CULT HERO: Somewhere out there, director Monte Hellman is trying to get a movie made. Chances are, like most of the projects this seventy-something visionary has been developing in the past 20 years, it won't happen. For discerning cinéastes, however, the prospect of another picture from one of American film's true originals is tantalising.
Back in the 1950s, Hellman earned his film-making chops - like so many other directors of note - working for B-movie demi-god Roger Corman on such fine works as The Beast From Haunted Cave, Last Woman on Earth, Creature From the Haunted Sea and seminal biker classic, The Wild Ride. It was during the making of the latter that the budding film-maker struck up a working relationship with fellow Corman alumni Jack Nicholson, a partnership that led to Hellman's artistic breakthrough: a pair of micro-budgeted existential westerns, Ride the Whirlwind and The Shooting, both produced by Corman and starring Nicholson. Intended as no-brainers for the bottom end of drive-in double features, Hellman's resolutely idiosyncratic style - think Antonioni meets Peckinpah - marked him as one to watch. The French, naturally enough, embraced him as a genius.
Hollywood (then seeking the next Easy Rider) came a-calling, and in 1971 Hellman crafted his masterpiece, a cool slice of road movie heaven entitled Two Lane Blacktop. Starring James Taylor, Beach Boy drummer Dennis Wilson and Hellman regular Warren Oates, Two Lane Blacktop is a rough-hewn fable about cars, speed and the death of the American dream, and is one of the unlikeliest projects ever financed by a major Hollywood studio. The film's unforgettable conclusion saw the movie itself simply burn up in the projector, mid-scene. With it went Hellman's chances of a big-time movie career.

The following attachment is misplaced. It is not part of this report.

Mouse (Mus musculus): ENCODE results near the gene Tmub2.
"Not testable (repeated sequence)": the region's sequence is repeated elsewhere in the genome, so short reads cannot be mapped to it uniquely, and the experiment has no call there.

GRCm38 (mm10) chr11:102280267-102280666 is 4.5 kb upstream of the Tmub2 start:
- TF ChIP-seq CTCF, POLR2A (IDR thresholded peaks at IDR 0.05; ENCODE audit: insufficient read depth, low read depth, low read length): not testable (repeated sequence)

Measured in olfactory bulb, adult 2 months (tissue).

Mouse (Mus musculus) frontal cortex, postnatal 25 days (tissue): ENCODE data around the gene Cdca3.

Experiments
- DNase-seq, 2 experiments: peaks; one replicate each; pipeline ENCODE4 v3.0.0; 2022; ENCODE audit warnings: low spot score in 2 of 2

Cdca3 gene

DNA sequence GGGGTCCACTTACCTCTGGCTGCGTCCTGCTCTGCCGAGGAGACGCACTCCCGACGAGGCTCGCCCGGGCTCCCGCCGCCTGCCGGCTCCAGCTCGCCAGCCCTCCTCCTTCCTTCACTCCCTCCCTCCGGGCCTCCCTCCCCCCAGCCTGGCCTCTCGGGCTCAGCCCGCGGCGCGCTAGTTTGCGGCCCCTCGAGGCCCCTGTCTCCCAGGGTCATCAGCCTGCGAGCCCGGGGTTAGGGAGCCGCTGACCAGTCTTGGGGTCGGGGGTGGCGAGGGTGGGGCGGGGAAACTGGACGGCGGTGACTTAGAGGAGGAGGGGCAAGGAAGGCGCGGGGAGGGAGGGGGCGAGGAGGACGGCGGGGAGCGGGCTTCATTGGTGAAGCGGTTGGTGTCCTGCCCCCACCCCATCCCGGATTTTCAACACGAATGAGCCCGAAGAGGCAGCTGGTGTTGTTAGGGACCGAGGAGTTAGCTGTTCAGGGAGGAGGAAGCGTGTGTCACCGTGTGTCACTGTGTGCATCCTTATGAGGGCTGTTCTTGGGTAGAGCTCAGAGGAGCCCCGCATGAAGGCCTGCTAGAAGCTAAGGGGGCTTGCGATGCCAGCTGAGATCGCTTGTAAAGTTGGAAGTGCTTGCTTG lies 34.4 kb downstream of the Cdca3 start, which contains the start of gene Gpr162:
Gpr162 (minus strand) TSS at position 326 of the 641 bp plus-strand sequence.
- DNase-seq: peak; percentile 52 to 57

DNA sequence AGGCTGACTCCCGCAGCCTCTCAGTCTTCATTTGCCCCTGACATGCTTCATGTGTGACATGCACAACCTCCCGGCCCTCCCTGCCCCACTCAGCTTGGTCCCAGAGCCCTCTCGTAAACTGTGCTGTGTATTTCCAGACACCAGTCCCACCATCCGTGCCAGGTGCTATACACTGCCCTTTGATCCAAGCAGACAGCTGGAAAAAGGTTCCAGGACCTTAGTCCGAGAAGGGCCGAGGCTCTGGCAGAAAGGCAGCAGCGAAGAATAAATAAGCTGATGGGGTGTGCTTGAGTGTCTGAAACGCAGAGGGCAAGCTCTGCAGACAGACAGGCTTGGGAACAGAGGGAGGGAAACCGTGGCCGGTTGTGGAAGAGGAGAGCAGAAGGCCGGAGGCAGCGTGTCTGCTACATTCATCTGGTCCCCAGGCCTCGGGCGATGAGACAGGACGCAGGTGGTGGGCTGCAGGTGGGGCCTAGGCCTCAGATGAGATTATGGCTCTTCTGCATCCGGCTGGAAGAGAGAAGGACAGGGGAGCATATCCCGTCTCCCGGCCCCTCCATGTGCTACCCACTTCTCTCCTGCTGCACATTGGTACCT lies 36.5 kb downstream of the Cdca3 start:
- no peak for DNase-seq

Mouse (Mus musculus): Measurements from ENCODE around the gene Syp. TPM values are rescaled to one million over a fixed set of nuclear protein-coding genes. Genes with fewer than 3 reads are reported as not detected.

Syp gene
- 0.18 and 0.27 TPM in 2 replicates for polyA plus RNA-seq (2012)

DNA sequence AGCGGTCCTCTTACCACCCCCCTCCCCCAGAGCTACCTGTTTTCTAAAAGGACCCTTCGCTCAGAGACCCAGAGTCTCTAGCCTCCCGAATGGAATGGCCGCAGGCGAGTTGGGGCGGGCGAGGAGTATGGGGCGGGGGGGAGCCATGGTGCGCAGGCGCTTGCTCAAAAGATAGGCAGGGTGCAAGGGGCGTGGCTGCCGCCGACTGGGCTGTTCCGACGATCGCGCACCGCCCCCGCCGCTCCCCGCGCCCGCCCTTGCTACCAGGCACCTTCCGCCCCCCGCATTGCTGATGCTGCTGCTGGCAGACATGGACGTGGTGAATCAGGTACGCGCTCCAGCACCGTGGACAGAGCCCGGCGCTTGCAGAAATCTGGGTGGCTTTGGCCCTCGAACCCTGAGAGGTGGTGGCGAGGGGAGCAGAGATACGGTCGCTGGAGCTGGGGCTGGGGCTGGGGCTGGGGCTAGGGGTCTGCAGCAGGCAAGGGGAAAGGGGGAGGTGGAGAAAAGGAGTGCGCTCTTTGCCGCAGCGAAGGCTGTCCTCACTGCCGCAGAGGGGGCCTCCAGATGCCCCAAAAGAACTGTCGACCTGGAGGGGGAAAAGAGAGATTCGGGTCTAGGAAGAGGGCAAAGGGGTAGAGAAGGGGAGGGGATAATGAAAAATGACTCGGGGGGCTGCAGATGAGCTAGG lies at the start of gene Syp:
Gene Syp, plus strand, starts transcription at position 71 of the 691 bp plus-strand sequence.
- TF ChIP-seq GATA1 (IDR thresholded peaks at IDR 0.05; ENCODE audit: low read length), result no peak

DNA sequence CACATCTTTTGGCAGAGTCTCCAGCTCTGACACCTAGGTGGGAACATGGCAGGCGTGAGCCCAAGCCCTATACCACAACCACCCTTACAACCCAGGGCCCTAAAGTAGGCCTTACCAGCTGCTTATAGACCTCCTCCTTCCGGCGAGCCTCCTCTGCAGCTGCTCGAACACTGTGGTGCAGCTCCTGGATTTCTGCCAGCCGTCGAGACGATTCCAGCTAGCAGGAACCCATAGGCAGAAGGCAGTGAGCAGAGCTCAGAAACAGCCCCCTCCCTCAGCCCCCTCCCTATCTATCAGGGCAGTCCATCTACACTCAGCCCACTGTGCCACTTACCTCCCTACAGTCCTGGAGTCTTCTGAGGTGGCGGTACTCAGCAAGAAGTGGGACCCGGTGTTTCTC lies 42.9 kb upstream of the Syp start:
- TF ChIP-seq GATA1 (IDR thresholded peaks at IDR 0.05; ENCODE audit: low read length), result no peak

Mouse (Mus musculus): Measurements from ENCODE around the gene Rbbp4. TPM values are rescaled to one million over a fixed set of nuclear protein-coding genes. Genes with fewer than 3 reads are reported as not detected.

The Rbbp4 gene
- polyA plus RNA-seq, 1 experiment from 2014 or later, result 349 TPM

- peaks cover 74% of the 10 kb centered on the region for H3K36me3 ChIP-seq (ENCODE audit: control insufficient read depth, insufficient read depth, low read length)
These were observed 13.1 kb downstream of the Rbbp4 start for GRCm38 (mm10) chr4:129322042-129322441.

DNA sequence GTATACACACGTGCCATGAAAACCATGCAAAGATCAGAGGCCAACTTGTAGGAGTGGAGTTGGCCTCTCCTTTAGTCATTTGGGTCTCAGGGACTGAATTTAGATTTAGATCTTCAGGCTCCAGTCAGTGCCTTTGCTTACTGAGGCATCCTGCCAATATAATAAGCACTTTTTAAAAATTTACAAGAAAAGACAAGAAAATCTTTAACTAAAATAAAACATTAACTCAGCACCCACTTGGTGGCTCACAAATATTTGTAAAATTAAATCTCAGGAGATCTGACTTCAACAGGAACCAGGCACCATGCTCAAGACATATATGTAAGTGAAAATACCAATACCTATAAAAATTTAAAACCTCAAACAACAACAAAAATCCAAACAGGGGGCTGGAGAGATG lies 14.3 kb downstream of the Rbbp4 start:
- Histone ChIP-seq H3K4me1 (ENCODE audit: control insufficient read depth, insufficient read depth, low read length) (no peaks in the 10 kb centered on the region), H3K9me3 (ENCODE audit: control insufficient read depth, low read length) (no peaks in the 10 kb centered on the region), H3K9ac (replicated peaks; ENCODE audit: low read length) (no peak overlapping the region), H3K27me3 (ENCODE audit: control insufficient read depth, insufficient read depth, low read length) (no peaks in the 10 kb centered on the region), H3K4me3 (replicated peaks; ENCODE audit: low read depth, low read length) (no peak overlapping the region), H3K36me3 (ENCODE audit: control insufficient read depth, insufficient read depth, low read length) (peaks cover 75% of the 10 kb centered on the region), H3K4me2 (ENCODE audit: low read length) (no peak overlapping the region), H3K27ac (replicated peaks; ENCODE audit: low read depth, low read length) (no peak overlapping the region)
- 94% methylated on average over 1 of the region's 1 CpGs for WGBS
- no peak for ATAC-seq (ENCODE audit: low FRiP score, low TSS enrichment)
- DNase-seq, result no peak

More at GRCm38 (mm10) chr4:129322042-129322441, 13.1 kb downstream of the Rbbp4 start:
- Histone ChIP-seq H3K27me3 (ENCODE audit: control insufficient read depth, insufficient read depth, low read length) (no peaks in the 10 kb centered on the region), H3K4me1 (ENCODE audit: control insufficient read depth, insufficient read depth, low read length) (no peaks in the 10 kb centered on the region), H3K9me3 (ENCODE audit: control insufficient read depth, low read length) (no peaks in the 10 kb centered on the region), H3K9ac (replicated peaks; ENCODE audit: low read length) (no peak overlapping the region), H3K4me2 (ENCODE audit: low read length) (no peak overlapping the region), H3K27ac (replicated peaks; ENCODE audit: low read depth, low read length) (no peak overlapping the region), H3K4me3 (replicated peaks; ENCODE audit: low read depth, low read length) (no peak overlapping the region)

Barely released, Two Lane Blacktop died a swift death at the box office - well, except in France. In the 1970s, our hero completed a handful of other idiosyncratic works - among them a stunning adaptation of Charles Williford's novel, Cockfighter - before returning to his roots as a second-unit director.
Since then, in between overseeing the action sequences on the likes of Robocop, there has been the occasional return to full duties - not that dismal schlock horror entry Silent Night, Deadly Night 3 (Hellman's last directorial credit to date) could be considered a major work. In recent years, the man was tipped to shoot Quentin Tarantino's Reservoir Dogs script, before QT decided to take the gig himself, while a falling out with the volatile Vincent Gallo saw him lose the chance to direct Gallo's arthouse hit, Buffalo 66.
Today, while the majority of his remarkable oeuvre remains out of circulation, Monte Hellman soldiers on. Any takers?